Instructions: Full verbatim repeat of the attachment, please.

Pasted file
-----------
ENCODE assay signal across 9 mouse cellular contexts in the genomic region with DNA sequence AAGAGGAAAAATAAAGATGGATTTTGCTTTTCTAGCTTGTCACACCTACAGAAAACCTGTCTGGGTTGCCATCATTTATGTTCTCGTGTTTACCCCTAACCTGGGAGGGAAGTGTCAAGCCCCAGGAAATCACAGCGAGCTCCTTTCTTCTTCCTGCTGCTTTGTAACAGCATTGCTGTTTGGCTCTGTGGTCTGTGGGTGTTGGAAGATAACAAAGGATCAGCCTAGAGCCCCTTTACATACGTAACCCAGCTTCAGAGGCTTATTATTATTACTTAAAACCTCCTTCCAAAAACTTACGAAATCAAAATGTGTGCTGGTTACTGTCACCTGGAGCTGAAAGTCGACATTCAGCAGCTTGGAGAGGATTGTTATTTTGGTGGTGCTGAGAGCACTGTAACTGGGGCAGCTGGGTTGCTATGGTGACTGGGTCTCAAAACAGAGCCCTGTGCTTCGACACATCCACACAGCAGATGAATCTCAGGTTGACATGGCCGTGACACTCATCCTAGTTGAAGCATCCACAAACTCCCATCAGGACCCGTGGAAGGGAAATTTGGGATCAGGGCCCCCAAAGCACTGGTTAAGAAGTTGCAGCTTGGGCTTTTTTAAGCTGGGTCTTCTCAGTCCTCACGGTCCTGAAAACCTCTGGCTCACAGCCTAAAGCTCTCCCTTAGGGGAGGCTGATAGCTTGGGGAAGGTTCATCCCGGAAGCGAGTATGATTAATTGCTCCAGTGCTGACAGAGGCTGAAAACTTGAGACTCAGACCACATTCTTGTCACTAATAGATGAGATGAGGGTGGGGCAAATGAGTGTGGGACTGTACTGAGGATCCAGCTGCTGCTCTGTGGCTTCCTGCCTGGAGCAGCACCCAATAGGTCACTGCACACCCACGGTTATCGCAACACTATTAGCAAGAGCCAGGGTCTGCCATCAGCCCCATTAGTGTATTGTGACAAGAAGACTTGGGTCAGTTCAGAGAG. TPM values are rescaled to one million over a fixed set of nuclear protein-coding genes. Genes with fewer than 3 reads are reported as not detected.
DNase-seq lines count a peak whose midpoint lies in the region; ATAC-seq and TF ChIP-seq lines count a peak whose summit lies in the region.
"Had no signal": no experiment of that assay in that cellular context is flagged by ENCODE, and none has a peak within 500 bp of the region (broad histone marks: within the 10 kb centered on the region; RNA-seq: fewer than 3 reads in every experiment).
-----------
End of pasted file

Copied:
ENCODE assay signal across 9 mouse cellular contexts in the genomic region with DNA sequence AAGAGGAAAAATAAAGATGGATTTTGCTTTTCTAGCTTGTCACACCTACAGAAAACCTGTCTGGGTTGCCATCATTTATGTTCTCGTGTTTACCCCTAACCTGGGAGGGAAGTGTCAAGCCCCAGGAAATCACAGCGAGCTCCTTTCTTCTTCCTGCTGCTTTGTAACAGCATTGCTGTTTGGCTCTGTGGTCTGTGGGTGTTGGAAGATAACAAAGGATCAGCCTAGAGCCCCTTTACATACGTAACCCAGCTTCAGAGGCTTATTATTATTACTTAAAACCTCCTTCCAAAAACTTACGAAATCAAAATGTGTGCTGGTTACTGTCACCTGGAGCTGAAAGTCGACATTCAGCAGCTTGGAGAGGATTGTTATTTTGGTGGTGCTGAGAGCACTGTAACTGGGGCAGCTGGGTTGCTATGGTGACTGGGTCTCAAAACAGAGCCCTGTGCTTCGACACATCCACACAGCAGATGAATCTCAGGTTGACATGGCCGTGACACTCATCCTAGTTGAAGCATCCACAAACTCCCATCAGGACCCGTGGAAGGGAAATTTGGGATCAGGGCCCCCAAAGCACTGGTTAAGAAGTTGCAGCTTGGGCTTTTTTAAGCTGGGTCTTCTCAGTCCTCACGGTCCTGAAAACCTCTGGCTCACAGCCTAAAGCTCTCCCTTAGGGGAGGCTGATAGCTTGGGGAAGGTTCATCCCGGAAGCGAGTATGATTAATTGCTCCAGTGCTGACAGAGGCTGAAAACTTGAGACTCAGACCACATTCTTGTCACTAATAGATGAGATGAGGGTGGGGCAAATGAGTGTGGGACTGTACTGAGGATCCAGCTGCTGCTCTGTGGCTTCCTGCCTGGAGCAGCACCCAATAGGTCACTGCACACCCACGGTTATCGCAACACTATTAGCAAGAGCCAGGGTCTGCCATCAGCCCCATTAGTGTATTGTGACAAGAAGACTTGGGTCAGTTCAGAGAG. TPM values are rescaled to one million over a fixed set of nuclear protein-coding genes. Genes with fewer than 3 reads are reported as not detected.
DNase-seq lines count a peak whose midpoint lies in the region; ATAC-seq and TF ChIP-seq lines count a peak whose summit lies in the region.
"Had no signal": no experiment of that assay in that cellular context is flagged by ENCODE, and none has a peak within 500 bp of the region (broad histone marks: within the 10 kb centered on the region; RNA-seq: fewer than 3 reads in every experiment).